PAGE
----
On the eve of Sunday’s Brazilian general election, I write in The National Interest on Friday that Marina Silva, the candidate of the Partido Socialista Brasileiro (PSB, Brazilian Socialist Party), has become in many ways the most conservative candidate in the three-way presidential race.
Though her poll numbers have dipped since she took a narrow lead in August and early September, she’s still expected to advance to an October 26 runoff against the incumbent, Dilma Rousseff. The latest Datafolha poll shows Rousseff with 40%, Silva with 25% and center-right challenger Aécio Neves with 20%. That’s a far different story than an August 28-29 survey that showed Rousseff and Silva tied at 34% each, with just 15% for Neves. That’s to be expected, perhaps, given that the sympathy for her party’s former candidate, Eduardo Campos, has subsided. Campos was killed in an airplane crash in early August.
Rousseff also leads in the runoff by a 49% to 41% margin. But Silva’s conservatism could help narrow that gap, especially with equalized financing for television advertising in the three weeks between the first round and the runoff. If Neves and his party, the Partido da Social Democracia Brasileira (PSDB, Brazilian Social Democracy Party) endorse Silva in the runoff, expect the polls to tighten again.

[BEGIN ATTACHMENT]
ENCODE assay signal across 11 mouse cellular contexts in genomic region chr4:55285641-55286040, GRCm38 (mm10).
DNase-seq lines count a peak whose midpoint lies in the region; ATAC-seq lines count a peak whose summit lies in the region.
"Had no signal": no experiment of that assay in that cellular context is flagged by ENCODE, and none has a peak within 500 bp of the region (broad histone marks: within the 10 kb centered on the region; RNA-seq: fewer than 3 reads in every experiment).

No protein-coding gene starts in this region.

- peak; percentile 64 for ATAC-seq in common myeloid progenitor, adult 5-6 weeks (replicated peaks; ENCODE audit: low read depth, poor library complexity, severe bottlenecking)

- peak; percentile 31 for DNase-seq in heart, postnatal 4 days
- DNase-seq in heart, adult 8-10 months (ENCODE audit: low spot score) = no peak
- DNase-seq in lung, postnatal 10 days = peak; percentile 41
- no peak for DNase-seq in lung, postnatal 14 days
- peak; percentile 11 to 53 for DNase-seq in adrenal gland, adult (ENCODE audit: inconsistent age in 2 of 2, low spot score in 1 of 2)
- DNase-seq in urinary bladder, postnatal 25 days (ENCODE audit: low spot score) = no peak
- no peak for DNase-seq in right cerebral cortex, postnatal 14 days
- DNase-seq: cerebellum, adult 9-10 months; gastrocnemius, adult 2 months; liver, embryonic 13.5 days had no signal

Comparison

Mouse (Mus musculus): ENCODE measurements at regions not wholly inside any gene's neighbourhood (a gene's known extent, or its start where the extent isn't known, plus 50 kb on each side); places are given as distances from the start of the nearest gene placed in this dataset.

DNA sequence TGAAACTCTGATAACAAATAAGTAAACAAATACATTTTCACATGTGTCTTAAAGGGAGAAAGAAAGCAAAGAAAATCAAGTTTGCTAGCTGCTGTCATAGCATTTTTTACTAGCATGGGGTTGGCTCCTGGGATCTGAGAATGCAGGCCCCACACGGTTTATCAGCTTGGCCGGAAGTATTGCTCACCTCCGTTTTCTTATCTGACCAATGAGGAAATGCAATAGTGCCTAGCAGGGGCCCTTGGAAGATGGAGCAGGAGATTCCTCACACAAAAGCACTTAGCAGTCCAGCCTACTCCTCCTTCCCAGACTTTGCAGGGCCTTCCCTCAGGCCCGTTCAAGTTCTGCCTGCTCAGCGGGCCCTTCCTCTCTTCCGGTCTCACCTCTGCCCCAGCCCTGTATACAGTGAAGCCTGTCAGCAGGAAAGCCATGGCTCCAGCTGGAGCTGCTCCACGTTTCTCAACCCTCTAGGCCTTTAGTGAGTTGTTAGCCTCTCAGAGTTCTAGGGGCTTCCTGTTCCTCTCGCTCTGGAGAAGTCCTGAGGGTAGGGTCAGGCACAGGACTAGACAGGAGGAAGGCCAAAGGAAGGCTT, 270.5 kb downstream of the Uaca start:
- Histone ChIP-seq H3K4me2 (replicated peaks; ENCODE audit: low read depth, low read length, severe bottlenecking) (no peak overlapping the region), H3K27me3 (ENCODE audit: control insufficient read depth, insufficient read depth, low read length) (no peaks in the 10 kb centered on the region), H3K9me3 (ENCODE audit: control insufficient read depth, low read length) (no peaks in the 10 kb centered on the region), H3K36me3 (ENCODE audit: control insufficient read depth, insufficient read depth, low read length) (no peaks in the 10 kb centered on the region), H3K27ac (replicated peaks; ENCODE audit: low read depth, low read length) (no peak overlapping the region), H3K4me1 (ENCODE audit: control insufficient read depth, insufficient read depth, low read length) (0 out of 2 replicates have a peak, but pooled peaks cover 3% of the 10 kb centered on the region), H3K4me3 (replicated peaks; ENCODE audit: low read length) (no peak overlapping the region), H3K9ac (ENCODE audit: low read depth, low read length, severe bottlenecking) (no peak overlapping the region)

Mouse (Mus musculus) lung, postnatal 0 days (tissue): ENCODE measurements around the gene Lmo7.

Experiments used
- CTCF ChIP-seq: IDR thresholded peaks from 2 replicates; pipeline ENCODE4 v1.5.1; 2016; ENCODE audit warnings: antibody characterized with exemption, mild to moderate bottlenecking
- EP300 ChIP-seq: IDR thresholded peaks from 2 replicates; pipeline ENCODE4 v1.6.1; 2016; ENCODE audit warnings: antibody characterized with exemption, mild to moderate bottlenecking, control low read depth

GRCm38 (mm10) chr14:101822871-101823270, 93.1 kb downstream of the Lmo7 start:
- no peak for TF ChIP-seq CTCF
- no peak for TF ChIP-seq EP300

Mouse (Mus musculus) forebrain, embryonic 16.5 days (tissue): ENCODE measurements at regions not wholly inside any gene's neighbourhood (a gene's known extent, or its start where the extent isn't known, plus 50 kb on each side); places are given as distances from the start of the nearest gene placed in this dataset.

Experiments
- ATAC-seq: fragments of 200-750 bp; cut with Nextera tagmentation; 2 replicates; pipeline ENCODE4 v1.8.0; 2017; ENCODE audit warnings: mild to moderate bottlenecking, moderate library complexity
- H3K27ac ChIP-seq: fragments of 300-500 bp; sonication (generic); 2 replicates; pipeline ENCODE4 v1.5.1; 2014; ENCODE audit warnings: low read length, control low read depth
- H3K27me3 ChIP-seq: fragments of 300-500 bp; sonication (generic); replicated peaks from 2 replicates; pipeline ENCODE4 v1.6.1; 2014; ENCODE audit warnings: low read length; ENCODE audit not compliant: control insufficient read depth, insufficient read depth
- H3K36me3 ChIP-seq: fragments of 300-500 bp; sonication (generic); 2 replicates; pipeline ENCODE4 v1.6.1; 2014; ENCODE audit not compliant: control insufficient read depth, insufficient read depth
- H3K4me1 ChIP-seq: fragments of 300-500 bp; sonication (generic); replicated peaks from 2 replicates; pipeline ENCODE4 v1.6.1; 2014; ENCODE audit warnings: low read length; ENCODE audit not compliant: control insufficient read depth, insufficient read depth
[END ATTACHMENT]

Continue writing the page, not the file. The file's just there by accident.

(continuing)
A member of Brazil’s growing evangelical community, Silva is anti-abortion and recently flip-flopped on same-sex marriage. But for a former environmental activist and the 2010 candidate of the Partido Verde (Green Party, PV) was, she has also become surprisingly conservative on economic policy, which has heartened Brazil’s business and investor class: Continue reading How Marina Silva became Brazil’s leading conservative candidate